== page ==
Kerala HC overrules a 49-year-old judgment on extra-judicial divorce under Shariat Act

Kerala high court law insider)

Soni Satti

The Kerala High Court has affirmed the legality of extrajudicial modes of dissolving marriage, overturning a 49-year-old judgment that legally prohibited Muslim women from using them.

A divisional Bench comprising justice Mohammad Mushtaq and Justice CS Dias, delivered this landmark decision and held that, “All other forms of extra-judicial divorce as referred in Section 2 of the Shariat Act are thus available to a Muslim women. We, therefore, hold that the law declared in K.C. Moyin’s case (supra) is not good law.”

The Court’s ruling came in the wake of several of the petitions lodged by aggrieved partners in marriages where extra-judicial methods of divorce have resorted.

The Court asks at the conclusion of its 77-page decision whether the Legislature intended to eliminate extra-judicial divorce, which is currently practised by followers of different schools.

The Court went into detail on the different ways to dissolve a marriage in the decision. Prior to the ruling, the Bench addressed the various modes of dissolution in Muslim personal law in general, before moving on to the options open to women.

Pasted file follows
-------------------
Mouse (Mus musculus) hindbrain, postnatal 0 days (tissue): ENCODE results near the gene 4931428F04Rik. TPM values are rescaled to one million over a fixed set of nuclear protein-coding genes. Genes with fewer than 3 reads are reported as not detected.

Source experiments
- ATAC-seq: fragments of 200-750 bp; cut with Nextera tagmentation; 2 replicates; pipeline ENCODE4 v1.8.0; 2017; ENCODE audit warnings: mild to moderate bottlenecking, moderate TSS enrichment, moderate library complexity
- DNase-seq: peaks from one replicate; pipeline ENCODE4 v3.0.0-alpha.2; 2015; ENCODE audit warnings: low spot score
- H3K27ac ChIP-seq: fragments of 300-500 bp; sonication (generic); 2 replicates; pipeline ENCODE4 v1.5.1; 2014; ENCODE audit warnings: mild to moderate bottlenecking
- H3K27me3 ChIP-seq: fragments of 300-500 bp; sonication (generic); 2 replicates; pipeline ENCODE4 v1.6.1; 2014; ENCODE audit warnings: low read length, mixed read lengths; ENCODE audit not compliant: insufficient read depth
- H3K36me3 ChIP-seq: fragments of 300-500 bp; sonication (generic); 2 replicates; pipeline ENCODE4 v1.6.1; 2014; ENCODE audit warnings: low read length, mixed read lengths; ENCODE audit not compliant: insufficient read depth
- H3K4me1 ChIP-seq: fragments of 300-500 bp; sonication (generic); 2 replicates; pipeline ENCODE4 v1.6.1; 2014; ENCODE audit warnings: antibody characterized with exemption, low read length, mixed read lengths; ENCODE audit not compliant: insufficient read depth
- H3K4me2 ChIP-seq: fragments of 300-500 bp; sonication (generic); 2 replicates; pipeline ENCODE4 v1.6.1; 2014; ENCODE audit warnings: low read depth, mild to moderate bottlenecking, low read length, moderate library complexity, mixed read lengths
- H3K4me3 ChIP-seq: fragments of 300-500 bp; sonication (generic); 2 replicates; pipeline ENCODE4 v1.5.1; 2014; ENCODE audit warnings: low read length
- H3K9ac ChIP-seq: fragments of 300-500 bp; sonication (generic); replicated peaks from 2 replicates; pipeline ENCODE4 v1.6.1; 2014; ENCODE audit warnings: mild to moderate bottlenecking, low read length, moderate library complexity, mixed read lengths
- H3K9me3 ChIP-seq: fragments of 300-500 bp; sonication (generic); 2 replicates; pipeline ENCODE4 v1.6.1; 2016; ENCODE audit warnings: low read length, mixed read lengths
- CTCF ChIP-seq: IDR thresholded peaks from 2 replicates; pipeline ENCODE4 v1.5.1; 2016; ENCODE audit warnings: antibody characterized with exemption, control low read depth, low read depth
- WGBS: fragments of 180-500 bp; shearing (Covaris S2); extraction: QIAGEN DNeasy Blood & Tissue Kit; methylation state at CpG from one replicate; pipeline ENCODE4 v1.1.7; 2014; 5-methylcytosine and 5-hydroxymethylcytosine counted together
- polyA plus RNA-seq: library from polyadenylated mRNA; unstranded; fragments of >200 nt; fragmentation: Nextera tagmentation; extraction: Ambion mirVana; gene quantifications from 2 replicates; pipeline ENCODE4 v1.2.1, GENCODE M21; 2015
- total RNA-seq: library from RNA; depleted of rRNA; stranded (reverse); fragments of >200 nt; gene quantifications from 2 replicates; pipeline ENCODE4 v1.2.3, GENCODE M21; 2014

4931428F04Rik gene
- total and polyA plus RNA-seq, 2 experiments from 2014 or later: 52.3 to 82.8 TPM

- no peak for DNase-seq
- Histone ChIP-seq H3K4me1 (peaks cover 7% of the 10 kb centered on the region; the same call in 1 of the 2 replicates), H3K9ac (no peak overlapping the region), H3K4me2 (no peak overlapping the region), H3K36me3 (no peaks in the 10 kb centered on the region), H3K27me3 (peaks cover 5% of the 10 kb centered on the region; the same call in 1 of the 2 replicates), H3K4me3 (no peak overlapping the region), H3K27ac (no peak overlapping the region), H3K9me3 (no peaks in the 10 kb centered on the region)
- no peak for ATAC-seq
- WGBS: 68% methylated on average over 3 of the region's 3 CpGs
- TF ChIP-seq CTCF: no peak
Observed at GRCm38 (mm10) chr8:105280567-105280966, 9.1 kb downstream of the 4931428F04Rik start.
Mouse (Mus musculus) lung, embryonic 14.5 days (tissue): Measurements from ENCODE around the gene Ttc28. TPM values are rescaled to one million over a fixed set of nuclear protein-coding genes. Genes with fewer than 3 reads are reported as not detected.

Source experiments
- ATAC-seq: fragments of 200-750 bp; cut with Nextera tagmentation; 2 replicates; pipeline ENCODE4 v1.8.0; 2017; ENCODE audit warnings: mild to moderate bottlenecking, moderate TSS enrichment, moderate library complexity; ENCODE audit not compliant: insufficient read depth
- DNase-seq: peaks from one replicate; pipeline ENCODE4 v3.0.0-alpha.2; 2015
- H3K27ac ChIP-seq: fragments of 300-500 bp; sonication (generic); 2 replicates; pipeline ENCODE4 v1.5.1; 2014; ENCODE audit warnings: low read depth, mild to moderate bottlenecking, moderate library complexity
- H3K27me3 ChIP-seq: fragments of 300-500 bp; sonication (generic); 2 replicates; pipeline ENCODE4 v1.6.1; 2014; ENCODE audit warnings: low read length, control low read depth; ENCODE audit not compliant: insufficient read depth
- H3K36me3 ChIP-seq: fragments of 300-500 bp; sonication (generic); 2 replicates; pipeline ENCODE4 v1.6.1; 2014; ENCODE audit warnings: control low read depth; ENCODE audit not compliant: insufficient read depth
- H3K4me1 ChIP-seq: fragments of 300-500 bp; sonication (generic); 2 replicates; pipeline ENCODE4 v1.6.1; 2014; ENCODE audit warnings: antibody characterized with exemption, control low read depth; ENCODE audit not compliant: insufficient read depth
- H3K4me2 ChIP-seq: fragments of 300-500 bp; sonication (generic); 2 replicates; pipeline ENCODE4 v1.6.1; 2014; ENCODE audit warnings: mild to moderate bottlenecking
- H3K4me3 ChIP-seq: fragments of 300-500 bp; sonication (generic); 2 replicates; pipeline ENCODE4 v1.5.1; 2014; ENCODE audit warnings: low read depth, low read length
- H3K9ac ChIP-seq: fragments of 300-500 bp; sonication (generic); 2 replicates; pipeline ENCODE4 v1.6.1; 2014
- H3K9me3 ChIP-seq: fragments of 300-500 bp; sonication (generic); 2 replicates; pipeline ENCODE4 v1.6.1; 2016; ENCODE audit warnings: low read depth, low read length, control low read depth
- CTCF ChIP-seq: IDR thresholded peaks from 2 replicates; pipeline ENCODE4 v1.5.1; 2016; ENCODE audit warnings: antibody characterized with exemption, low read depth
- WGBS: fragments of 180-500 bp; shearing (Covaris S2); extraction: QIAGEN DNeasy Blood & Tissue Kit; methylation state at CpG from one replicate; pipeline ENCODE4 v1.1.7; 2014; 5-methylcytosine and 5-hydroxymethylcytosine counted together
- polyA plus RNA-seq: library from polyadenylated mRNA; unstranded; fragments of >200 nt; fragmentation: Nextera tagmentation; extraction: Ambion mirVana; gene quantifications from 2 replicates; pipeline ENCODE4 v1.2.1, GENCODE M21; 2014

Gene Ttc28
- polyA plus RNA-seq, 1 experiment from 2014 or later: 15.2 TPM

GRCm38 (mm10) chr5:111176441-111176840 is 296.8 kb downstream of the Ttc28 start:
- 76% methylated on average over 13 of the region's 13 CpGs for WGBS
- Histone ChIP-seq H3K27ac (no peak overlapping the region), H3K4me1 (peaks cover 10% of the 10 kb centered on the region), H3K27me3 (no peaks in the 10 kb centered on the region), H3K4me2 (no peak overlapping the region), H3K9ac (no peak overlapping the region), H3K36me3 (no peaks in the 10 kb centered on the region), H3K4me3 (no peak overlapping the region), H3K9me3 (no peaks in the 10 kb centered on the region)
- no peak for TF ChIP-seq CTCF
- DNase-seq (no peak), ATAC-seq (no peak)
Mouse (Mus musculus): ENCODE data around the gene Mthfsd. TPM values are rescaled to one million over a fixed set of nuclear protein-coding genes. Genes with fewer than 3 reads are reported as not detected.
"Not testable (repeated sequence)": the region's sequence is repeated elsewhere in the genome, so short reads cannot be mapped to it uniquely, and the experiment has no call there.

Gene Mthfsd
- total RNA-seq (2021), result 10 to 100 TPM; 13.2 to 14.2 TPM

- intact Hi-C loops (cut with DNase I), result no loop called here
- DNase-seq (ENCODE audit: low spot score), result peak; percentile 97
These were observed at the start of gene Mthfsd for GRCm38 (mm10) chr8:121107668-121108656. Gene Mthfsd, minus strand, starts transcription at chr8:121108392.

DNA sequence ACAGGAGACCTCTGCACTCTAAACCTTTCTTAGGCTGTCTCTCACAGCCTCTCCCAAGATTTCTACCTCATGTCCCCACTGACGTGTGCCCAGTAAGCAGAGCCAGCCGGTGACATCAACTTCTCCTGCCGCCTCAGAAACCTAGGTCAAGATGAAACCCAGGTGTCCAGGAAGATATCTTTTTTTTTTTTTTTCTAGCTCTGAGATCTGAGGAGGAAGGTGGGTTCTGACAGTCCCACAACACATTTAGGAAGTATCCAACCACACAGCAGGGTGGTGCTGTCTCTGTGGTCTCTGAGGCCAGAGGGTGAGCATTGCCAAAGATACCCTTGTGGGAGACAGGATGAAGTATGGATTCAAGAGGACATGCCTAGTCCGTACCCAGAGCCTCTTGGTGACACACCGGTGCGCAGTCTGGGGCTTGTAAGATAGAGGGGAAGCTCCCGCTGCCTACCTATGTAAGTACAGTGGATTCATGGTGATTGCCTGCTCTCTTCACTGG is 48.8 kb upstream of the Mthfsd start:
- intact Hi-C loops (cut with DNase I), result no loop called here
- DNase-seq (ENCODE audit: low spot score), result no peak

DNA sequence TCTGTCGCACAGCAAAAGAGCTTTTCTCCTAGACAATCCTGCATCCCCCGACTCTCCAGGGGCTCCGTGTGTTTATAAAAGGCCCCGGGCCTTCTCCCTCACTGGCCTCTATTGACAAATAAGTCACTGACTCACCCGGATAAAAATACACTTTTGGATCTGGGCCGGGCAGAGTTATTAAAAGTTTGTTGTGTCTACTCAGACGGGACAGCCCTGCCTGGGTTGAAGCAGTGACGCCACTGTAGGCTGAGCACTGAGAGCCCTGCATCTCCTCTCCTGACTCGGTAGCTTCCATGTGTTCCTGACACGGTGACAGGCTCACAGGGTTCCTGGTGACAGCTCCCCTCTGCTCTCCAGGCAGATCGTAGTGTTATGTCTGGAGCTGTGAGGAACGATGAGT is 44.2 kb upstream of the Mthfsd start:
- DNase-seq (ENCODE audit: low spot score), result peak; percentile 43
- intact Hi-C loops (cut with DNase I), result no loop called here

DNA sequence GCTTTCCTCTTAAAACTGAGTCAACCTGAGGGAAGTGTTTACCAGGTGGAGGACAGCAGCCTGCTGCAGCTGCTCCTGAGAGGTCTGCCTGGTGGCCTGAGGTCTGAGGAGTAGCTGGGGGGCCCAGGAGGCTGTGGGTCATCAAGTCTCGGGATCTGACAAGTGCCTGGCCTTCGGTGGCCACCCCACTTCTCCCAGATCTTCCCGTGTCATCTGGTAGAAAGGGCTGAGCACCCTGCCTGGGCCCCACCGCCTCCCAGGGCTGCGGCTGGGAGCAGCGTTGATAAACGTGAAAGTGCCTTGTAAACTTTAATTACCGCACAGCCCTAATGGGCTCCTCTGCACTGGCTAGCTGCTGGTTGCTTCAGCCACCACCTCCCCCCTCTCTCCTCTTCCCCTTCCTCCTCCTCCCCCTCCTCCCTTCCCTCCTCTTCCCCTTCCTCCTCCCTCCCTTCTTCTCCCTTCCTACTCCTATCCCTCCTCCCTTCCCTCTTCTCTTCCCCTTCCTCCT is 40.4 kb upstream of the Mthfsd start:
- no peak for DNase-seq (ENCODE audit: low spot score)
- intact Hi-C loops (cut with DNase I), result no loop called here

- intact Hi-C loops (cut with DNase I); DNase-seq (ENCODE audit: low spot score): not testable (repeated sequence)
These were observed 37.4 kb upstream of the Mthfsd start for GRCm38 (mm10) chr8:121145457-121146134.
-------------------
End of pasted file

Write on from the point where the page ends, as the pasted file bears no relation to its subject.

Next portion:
The Bench noted thatthe Shariat Act of 1937, which governed Muslim marriages and other rituals, expressly recognised all forms of extrajudicial divorce except Faskh.

The Court emphasised the above point by highlighting that Section 2 of the Shariat Act expressly recognises all forms of extrajudicial divorce, with the exception of Faskh.

The High Court had previously ruled in KC Moyin v. Nafeesa that a woman could only seek relief under the Dissolution of Muslim Marriages Act and could not seek relief under personal law (extra-judicial remedies).

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